Cape Town & race – Oceans apart
Cape Town’s beaches are among the most beautiful in the world.
Yet it is among the pristine white sands and turquoise waters that one is reminded that this is a diverse nation whose rainbow colours are bright, bold and very distinct.
While the Slegs Blankes signs have long been removed, a trip to some of the Western Cape’s most popular beaches reinforces what the locals say: everyone’s cool, but Cape Town’s different race groups tend to stick to the beaches they know best.
Ironically, these are the beaches they were ‘assigned’ in the days of apartheid.
Babalwa Shota asked Capetonians which beaches they go to, and whether the shifting sands of time have made any difference.
Here’s what they said...
Kim Maregele (22)
Ifrequent blue-flag beaches such as Muizenberg and Strandfontein. I also like Camps Bay and Gordon’s Bay.
We choose these beaches based on two things – what time of day we visit and water temperature. Camps Bay is normally colder than Gordon’s Bay in summer – same with Strandfontein and Muizenberg.
I don’t believe there’s segregation on our beaches. People go to beaches they are familiar and comfortable with.
Sometimes people are forced to drive far out because the beaches closest to them are full.
But just as many people decide to stay on the overcrowded ones because they’d rather not waste petrol just for a swim.
Abongile Kobe (20)
I like going to Muizenberg because it’s where my family went during the festive season.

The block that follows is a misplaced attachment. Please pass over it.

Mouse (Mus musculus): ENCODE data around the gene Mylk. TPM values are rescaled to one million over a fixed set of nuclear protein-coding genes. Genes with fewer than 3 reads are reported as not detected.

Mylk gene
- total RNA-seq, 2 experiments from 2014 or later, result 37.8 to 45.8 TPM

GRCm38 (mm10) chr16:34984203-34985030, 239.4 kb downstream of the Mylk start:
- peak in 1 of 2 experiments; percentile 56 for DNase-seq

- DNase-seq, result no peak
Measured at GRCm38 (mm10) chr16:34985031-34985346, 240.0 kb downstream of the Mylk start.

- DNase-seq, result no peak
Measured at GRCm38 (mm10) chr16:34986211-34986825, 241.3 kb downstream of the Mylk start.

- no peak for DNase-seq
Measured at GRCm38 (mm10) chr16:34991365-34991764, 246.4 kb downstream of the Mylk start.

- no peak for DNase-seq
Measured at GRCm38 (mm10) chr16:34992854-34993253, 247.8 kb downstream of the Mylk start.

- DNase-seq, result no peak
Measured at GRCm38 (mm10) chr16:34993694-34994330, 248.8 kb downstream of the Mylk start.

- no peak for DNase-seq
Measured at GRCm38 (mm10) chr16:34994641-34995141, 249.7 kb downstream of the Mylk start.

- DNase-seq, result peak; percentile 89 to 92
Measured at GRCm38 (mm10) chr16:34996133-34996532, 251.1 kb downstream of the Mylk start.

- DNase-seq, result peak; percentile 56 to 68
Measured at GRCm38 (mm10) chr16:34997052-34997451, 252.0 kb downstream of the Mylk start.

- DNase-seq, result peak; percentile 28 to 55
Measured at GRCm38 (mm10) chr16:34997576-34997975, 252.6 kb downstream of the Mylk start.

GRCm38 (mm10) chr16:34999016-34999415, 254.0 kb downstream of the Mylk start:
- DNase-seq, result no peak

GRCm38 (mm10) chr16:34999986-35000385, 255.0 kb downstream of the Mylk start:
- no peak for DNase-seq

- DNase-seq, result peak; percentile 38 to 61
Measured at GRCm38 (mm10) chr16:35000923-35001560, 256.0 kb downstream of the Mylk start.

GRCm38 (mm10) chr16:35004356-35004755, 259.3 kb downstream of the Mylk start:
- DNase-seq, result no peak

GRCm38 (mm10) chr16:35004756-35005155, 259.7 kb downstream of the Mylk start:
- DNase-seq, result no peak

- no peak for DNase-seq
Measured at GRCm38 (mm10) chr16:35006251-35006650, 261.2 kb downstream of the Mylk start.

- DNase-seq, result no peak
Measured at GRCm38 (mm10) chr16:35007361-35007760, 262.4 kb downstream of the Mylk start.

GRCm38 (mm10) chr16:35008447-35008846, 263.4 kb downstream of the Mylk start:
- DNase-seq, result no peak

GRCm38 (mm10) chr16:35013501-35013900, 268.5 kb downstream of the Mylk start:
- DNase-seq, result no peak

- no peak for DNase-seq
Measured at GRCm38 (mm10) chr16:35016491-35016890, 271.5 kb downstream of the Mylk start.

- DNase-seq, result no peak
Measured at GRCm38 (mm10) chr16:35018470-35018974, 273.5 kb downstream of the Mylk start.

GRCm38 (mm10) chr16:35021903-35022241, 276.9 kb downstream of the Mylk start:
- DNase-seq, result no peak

I grew up visiting that beach. I don’t believe there is some form of apartheid on Cape Town beaches; it’s just Capetonians who don’t explore unfamiliar places.
People don’t go to beaches that are out of their comfort zones.
Tamsyn September (23)
Clifton 4th Beach and Camps Bay are my regular beaches and, yes, I believe there is segregation on our beaches. People tend to go where there is less police visibility.
They also flock to beaches that are on the main taxi routes.
But mostly, I think the segregation is still because of apartheid. Blacks and coloureds feel comfortable on the beaches where they were “allowed” back then.
Taryn Hurling (28)
I’m not a beach bum, but I enjoy going to Gordon’s Bay. It’s beautiful, not too far from home and they sell really good ice cream.
I haven’t experienced segregation on the beaches since I was a child.
I think certain people prefer certain areas because of location and not because it’s a cultural gathering spot.
Kathrine Taylow (54)
Ilove Hout Bay as I can go for lovely long walks with my dogs. There seems to be segregation on certain beaches.
If you go to Clifton and you’re not white, you would feel a bit uncomfortable. Muizenberg is more on the black side so you would be uncomfortable if you were white.
Eric Evans (55)
I go to Blouberg Beach for the kites. The view is also nice because there are not a lot of buses and such.
Camps Bay is segregated, but only during weekends as everyone from Transkei is visiting in buses and taking over.
Bongiwe Shota (40)
I grew up going to Muizenberg and Strandfontein, where there are blacks and coloureds. Our beaches are definitely segregated.
Black people are now slowly trying “white” beaches, especially during the festive season. Interestingly, this is the time fewer white people go to the beach.
I think they vacate the beaches in December because they feel uncomfortable around a large crowd of black people.
Wayne Ronne (27)
Imostly go and relax at Fish Hoek beach. My mother spent her youth down there and so did her mum. It’s got a restaurant and it’s secluded.
Most of my friends are coloured and we go to Dalebrook in Kalk Bay or Strand.